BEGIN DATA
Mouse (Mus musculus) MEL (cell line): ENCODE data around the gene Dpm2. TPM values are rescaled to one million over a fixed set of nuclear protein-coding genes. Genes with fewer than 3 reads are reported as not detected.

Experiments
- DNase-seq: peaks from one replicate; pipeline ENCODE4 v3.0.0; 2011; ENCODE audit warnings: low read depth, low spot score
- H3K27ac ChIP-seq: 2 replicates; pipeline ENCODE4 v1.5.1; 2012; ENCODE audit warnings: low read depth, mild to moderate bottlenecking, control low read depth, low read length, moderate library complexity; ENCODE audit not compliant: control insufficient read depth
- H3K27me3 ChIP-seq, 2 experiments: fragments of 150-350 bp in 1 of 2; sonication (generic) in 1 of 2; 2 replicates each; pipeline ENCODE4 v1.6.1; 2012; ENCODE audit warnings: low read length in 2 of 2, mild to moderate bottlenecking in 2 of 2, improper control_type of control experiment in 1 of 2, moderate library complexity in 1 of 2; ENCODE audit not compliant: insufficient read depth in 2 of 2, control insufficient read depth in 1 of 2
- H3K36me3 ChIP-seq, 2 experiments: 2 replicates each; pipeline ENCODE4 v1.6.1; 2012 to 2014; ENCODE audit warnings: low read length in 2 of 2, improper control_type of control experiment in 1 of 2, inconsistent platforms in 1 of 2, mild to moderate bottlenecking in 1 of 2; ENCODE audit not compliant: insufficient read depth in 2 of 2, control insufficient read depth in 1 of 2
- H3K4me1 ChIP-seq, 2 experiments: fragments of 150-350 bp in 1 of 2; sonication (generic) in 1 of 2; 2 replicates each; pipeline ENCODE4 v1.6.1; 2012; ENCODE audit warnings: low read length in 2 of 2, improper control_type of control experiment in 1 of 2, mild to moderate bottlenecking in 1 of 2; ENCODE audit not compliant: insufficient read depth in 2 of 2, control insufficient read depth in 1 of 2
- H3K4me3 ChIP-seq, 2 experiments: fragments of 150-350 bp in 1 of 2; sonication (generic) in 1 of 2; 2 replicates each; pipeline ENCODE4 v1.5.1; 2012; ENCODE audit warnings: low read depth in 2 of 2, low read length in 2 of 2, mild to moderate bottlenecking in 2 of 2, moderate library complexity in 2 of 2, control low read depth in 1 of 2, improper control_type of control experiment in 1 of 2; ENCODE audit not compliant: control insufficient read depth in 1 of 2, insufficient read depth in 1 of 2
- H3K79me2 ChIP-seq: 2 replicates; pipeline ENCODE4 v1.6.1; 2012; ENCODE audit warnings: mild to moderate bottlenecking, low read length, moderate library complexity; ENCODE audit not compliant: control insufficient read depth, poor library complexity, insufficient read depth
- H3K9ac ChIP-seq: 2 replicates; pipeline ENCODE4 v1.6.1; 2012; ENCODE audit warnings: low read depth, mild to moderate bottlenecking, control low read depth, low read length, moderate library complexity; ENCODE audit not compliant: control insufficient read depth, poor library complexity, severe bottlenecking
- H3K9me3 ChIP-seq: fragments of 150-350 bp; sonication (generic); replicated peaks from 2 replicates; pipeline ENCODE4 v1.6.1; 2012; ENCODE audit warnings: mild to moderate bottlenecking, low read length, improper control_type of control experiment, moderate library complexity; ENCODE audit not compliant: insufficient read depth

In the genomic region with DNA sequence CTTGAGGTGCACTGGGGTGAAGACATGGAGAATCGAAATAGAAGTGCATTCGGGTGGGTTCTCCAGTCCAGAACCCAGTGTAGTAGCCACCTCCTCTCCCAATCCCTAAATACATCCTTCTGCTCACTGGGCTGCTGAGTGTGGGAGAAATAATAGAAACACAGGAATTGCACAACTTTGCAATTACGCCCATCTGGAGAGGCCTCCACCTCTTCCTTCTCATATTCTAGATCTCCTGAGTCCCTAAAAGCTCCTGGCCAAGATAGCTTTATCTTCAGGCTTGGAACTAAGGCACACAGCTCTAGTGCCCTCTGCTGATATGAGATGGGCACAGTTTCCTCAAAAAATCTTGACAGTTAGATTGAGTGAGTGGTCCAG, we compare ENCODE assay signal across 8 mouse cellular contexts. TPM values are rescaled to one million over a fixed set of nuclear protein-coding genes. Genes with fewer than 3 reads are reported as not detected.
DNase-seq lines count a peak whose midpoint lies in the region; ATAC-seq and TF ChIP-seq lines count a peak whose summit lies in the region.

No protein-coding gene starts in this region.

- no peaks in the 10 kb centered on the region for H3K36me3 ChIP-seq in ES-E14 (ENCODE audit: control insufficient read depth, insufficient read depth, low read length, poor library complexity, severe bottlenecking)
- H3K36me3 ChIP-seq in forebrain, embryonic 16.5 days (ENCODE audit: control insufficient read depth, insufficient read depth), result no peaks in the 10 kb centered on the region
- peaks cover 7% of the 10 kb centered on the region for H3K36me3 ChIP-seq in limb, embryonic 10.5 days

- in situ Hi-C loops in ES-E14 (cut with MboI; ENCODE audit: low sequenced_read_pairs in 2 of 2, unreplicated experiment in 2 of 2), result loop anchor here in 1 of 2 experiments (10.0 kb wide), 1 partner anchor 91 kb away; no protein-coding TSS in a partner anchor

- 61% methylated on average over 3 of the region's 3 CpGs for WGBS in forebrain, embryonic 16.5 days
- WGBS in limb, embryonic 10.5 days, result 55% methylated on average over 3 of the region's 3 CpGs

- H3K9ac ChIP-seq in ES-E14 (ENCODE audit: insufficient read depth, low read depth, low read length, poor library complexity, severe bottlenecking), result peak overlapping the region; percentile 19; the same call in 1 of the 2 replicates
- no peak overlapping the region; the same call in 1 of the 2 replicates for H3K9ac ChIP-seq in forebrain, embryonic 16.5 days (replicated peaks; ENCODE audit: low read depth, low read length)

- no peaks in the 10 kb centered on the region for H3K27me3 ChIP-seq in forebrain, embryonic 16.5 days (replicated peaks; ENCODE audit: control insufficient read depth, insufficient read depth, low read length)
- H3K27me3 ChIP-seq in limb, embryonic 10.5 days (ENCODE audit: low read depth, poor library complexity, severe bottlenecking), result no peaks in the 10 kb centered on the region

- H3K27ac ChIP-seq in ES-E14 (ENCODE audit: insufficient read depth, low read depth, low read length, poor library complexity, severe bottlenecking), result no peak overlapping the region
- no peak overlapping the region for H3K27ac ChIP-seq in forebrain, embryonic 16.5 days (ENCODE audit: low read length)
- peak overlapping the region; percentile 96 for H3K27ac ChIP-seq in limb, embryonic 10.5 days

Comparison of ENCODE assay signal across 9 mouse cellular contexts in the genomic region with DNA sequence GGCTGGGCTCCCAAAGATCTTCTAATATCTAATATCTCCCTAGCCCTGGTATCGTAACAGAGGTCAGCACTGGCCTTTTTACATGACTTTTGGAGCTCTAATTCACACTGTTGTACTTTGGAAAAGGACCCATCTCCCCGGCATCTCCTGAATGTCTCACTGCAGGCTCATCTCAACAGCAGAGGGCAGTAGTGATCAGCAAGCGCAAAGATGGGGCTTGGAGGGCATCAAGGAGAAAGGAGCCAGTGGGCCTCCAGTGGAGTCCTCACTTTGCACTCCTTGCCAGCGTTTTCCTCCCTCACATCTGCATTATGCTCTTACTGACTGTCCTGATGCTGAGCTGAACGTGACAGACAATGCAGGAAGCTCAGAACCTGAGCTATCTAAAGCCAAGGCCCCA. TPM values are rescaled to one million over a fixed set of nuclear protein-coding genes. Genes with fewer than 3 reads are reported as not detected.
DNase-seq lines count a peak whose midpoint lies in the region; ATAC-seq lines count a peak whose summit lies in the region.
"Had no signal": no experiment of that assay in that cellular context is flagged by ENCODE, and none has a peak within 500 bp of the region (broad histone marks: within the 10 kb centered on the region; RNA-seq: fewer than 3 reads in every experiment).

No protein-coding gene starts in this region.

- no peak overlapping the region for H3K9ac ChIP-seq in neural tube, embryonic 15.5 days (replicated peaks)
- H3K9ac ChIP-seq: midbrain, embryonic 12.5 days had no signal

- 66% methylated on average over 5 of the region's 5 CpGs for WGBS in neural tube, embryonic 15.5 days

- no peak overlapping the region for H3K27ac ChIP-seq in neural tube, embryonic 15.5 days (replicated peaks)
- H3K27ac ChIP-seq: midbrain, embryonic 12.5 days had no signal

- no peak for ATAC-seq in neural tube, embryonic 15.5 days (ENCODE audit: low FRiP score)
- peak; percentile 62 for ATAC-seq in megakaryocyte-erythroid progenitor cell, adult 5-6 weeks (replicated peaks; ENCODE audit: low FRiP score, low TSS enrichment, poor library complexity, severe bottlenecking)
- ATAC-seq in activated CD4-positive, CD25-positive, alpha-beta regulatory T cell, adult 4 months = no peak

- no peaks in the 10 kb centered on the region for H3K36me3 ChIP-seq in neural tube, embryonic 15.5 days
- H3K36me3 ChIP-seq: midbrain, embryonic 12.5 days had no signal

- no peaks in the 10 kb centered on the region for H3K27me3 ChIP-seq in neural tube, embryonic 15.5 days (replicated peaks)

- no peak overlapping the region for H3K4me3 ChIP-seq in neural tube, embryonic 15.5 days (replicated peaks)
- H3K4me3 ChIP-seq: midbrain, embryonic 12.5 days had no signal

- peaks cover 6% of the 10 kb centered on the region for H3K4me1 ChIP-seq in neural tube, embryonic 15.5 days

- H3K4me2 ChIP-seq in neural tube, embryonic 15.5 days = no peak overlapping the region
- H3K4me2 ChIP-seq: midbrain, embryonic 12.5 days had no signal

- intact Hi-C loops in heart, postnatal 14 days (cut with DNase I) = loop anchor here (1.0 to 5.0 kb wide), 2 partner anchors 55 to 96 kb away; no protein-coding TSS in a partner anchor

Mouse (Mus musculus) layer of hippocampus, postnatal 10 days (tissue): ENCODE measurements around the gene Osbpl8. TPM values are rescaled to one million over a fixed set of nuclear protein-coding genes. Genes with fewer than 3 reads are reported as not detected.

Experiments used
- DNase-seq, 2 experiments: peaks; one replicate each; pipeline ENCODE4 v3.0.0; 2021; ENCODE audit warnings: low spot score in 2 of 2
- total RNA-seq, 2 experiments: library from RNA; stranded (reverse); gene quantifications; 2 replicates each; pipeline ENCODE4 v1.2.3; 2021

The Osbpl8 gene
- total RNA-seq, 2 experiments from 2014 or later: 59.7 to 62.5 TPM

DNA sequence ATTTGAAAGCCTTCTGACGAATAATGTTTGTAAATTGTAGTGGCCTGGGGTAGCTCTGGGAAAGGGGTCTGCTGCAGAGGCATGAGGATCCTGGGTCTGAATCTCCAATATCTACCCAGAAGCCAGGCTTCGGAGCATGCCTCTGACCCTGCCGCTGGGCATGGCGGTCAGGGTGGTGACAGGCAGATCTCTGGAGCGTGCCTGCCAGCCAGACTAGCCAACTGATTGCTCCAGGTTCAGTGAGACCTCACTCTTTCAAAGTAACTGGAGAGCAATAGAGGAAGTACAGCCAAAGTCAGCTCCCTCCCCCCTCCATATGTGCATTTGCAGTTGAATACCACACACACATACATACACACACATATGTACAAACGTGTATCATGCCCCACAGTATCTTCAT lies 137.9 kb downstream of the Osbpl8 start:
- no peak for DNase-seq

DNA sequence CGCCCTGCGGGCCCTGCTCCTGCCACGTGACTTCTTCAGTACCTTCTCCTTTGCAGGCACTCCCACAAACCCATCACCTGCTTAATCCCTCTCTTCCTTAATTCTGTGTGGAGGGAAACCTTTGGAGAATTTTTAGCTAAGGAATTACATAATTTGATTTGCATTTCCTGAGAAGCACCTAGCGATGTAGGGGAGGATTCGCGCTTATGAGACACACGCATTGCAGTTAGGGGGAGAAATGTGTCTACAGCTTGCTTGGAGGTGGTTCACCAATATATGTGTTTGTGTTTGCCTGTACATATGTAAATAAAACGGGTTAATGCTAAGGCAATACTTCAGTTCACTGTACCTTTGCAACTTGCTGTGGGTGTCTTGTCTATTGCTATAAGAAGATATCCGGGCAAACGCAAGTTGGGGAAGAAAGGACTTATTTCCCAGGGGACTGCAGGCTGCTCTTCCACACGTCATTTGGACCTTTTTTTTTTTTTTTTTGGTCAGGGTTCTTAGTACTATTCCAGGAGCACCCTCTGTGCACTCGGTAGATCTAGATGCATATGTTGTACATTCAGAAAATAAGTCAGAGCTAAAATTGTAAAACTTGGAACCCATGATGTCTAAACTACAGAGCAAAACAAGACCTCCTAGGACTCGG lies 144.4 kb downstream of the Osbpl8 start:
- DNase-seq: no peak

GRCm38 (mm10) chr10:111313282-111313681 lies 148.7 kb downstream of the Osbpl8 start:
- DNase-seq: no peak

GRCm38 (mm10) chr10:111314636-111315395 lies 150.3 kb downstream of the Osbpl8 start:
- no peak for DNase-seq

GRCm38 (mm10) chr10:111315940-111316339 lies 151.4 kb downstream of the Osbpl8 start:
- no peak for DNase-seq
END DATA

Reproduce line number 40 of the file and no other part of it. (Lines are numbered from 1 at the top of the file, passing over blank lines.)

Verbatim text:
- no peaks in the 10 kb centered on the region for H3K36me3 ChIP-seq in neural tube, embryonic 15.5 days